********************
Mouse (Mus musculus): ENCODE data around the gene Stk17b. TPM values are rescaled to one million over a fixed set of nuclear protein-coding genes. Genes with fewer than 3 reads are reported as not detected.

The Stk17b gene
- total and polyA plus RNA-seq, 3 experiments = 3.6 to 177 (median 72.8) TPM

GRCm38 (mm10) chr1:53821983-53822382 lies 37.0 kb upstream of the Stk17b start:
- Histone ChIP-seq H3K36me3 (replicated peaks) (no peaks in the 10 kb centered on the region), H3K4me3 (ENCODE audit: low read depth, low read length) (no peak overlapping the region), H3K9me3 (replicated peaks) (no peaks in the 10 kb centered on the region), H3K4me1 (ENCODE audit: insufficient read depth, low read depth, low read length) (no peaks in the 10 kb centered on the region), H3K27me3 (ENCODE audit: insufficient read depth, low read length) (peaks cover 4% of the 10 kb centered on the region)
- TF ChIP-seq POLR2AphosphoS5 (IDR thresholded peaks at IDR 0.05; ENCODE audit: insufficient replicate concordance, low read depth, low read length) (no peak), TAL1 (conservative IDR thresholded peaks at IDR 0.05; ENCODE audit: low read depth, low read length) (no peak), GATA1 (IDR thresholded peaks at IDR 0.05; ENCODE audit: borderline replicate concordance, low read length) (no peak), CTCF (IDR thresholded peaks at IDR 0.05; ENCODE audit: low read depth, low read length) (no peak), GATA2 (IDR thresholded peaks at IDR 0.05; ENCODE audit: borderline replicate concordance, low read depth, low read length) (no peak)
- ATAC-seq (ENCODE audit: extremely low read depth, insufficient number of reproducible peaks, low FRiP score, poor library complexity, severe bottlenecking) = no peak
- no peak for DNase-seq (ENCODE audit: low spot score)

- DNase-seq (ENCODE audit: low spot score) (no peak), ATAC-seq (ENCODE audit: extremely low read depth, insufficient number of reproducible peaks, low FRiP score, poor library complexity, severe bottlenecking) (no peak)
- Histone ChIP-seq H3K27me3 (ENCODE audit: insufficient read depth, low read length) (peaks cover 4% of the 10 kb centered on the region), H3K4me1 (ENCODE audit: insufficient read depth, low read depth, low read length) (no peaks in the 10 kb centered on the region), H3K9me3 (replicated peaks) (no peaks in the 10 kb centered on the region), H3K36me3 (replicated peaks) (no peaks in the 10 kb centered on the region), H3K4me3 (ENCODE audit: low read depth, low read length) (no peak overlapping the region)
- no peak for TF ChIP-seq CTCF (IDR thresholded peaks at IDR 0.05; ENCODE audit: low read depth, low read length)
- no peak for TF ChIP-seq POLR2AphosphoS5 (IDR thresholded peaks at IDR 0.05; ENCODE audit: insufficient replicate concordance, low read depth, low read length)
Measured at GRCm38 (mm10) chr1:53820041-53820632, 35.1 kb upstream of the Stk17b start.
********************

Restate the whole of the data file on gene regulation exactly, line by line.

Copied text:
Mouse (Mus musculus): ENCODE data around the gene Stk17b. TPM values are rescaled to one million over a fixed set of nuclear protein-coding genes. Genes with fewer than 3 reads are reported as not detected.

The Stk17b gene
- total and polyA plus RNA-seq, 3 experiments = 3.6 to 177 (median 72.8) TPM

GRCm38 (mm10) chr1:53821983-53822382 lies 37.0 kb upstream of the Stk17b start:
- Histone ChIP-seq H3K36me3 (replicated peaks) (no peaks in the 10 kb centered on the region), H3K4me3 (ENCODE audit: low read depth, low read length) (no peak overlapping the region), H3K9me3 (replicated peaks) (no peaks in the 10 kb centered on the region), H3K4me1 (ENCODE audit: insufficient read depth, low read depth, low read length) (no peaks in the 10 kb centered on the region), H3K27me3 (ENCODE audit: insufficient read depth, low read length) (peaks cover 4% of the 10 kb centered on the region)
- TF ChIP-seq POLR2AphosphoS5 (IDR thresholded peaks at IDR 0.05; ENCODE audit: insufficient replicate concordance, low read depth, low read length) (no peak), TAL1 (conservative IDR thresholded peaks at IDR 0.05; ENCODE audit: low read depth, low read length) (no peak), GATA1 (IDR thresholded peaks at IDR 0.05; ENCODE audit: borderline replicate concordance, low read length) (no peak), CTCF (IDR thresholded peaks at IDR 0.05; ENCODE audit: low read depth, low read length) (no peak), GATA2 (IDR thresholded peaks at IDR 0.05; ENCODE audit: borderline replicate concordance, low read depth, low read length) (no peak)
- ATAC-seq (ENCODE audit: extremely low read depth, insufficient number of reproducible peaks, low FRiP score, poor library complexity, severe bottlenecking) = no peak
- no peak for DNase-seq (ENCODE audit: low spot score)

- DNase-seq (ENCODE audit: low spot score) (no peak), ATAC-seq (ENCODE audit: extremely low read depth, insufficient number of reproducible peaks, low FRiP score, poor library complexity, severe bottlenecking) (no peak)
- Histone ChIP-seq H3K27me3 (ENCODE audit: insufficient read depth, low read length) (peaks cover 4% of the 10 kb centered on the region), H3K4me1 (ENCODE audit: insufficient read depth, low read depth, low read length) (no peaks in the 10 kb centered on the region), H3K9me3 (replicated peaks) (no peaks in the 10 kb centered on the region), H3K36me3 (replicated peaks) (no peaks in the 10 kb centered on the region), H3K4me3 (ENCODE audit: low read depth, low read length) (no peak overlapping the region)
- no peak for TF ChIP-seq CTCF (IDR thresholded peaks at IDR 0.05; ENCODE audit: low read depth, low read length)
- no peak for TF ChIP-seq POLR2AphosphoS5 (IDR thresholded peaks at IDR 0.05; ENCODE audit: insufficient replicate concordance, low read depth, low read length)
Measured at GRCm38 (mm10) chr1:53820041-53820632, 35.1 kb upstream of the Stk17b start.